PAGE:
Author + information
- Received December 20, 2016
- Revision received January 23, 2017
- Accepted January 23, 2017
- Published online April 3, 2017.
- Mads E. Jørgensen, MBa,b,∗ (, )
- Charlotte Andersson, MD, PhDb,c,
- Bjarne L. Nørgaard, MD, PhDd,
- Jawdat Abdulla, MD, PhDc,
- Jacqueline B. Shreibati, MDa,
- Christian Torp-Pedersen, DMSce,
- Gunnar H. Gislason, MD, PhDb,f,
- Richard E. Shaw, MA, PhDg and
- Mark A. Hlatky, MDa
- aDepartment of Health Research and Policy, Department of Medicine, Stanford University School of Medicine, Stanford, California
- bThe Cardiovascular Research Center, Herlev-Gentofte Hospital, University of Copenhagen, Copenhagen, Denmark
- cDivision of Cardiology, Department of Internal Medicine, Glostrup University Hospital, Glostrup, Denmark
- dDepartment of Cardiology, Aarhus University Hospital-Skejby, Aarhus, Denmark
- eDepartment of Health Science and Technology, Aalborg University, Aalborg, Denmark
- fThe Danish Heart Foundation, Copenhagen, Denmark
- gDepartment of Medicine, Division of Cardiology, California Pacific Medical Center, San Francisco, California
- ↵∗Address for correspondence:
Dr. Mads E. Jørgensen, Department of Cardiology, Herlev-Gentofte Hospital, University of Copenhagen, The Cardiovascular Research Center, Niels Andersens Vej 65, 2900 Hellerup, Denmark.
Background The choice of either anatomical or functional noninvasive testing to evaluate suspected coronary artery disease might affect subsequent clinical management and outcomes.
Objectives This study analyzed the association of initial noninvasive cardiac testing in outpatients with stable symptoms, with subsequent use of medications, invasive procedures, and clinical outcomes.
Methods We studied patients enrolled in a Danish nationwide register who underwent initial noninvasive cardiac testing with either coronary computed tomography angiography (CTA) or functional testing (exercise electrocardiography or nuclear stress testing) from 2009 to 2015. Further use of noninvasive testing, invasive procedures, medications, and medical costs within 120 days were evaluated. Risks of long-term mortality and myocardial infarction (MI) were analyzed using adjusted Cox proportional hazard models.
Results A total of 86,705 patients underwent either functional testing (n = 53,744, mean age 57.4 years, 49% males) or coronary CTA (n = 32,961, mean age 57.4 years, 45% males), and were followed for a median of 3.6 years. Compared with functional testing, there was significantly higher use of statins (15.9% vs. 9.1%), aspirin (12.7% vs. 8.5%), invasive coronary angiography (14.7% vs. 10.1%), and percutaneous coronary intervention (3.8% vs. 2.1%); all p < 0.001 after coronary CTA. The mean costs of subsequent testing, invasive procedures, and medications were higher after coronary CTA ($995 vs. $718; p < 0.001). Unadjusted rates of mortality (2.1% vs. 4.0%) and MI hospitalization (0.8% vs. 1.5%) were lower after coronary CTA than functional testing (both p < 0.001). After adjustment, coronary CTA was associated with a comparable all-cause mortality (hazard ratio: 0.96; 95% confidence interval: 0.88 to 1.05), and a lower risk of MI (hazard ratio: 0.71; 95% confidence interval: 0.61 to 0.82).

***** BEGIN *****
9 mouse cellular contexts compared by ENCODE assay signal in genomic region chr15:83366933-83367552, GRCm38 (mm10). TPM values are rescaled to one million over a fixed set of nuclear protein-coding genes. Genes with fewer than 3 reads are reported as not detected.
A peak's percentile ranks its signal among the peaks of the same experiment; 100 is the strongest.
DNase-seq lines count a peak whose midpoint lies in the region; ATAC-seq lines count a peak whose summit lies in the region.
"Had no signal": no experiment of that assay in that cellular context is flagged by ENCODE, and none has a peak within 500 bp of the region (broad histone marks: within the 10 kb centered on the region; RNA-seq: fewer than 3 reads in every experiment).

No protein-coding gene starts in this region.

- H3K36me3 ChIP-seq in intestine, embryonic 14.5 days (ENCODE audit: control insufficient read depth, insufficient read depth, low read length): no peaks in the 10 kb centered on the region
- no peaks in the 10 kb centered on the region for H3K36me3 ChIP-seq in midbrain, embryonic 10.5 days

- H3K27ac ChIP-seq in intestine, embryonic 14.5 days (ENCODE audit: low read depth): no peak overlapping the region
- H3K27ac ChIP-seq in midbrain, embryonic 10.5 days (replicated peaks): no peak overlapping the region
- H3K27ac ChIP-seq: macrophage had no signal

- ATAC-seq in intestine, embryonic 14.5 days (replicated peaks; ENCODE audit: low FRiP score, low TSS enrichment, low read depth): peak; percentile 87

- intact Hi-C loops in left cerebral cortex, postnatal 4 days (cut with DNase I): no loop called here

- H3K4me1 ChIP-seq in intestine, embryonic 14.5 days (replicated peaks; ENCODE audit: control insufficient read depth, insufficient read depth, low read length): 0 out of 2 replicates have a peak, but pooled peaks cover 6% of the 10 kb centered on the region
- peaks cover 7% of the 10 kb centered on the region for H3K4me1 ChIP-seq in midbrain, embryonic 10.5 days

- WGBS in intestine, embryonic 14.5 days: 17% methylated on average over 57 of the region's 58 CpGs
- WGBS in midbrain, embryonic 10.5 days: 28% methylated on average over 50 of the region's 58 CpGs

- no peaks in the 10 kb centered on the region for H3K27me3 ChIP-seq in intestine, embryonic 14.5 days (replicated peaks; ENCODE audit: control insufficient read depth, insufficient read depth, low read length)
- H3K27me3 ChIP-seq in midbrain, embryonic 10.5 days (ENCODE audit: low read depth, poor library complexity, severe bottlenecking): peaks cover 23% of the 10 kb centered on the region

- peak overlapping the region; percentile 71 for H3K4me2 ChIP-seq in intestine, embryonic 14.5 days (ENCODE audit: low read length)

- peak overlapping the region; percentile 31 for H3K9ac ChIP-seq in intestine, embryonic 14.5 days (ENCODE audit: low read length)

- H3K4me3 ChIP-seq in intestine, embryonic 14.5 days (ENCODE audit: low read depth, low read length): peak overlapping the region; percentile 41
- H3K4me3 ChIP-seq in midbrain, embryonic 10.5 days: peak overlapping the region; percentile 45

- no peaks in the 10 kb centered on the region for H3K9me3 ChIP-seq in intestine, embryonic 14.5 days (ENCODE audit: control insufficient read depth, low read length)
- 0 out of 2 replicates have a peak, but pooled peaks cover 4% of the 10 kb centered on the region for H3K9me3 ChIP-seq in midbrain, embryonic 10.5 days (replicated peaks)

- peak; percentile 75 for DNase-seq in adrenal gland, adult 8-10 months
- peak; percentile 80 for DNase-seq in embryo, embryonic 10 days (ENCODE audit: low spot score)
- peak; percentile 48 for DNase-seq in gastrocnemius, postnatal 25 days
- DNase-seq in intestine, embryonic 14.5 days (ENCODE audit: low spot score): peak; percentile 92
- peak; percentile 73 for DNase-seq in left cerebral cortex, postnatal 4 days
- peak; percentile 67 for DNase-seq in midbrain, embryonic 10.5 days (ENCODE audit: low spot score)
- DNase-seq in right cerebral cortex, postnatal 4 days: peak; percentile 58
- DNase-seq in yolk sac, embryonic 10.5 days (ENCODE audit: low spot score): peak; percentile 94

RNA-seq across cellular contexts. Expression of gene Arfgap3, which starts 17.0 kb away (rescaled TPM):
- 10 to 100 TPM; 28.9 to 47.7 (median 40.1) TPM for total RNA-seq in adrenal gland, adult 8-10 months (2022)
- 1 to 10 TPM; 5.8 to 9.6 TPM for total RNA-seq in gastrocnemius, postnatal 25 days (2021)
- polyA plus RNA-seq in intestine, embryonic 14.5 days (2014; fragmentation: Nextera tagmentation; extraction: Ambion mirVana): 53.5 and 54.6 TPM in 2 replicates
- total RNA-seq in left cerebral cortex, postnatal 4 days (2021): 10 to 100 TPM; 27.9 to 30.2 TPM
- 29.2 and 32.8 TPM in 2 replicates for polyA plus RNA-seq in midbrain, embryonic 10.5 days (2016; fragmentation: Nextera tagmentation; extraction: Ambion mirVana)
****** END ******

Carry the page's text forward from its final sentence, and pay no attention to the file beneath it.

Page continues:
Conclusions In stable patients undergoing initial evaluation for suspected coronary artery disease, coronary CTA was associated with greater use of statins, aspirin, and invasive procedures, and higher costs than functional testing. Coronary CTA was associated with a lower risk of MI, but a similar risk of all-cause mortality.
This work was supported by a grant from the Lundbeck Foundation to the Innovation Center Denmark to fund the Lundbeck Foundation Clinical Research Fellowship for Mr. Jørgensen at the Department of Health Research and Policy, Stanford University. Mr. Jørgensen received further financial support from the Snedkermester Sophus Jacobsen and hustru Astrid Jacobsens Foundation. Dr. Nørgaard has received unrestricted institutional research grants from Siemens, Edwards Lifesciences, and HeartFlow. Dr. Torp-Pedersen has received support from Biotronic for a meta-analysis of ICD implantations; and speaker honoraria and scientific support for anticoagulation studies and support for epidemiological studies and a trial pertaining to anticoagulation from Bayer. Dr. Gislason is supported by an unrestricted clinical research scholarship from the Novo Nordisk Foundation. Dr. Hlatky is supported by unrestricted research grants from HeartFlow Inc. None of the funding sources had any influence on the design of this study, data interpretation, manuscript drafting, or decision to submit for publication. All other authors have reported that they have no relationships relevant to the contents of this paper to disclose. This work was presented as a poster at the European Society of Cardiology Conference, 2016, Rome, Italy. Ron Blankstein, MD, served as the Guest Editor for this article.
- Received December 20, 2016.
- Revision received January 23, 2017.
- Accepted January 23, 2017.
- 2017 American College of Cardiology Foundation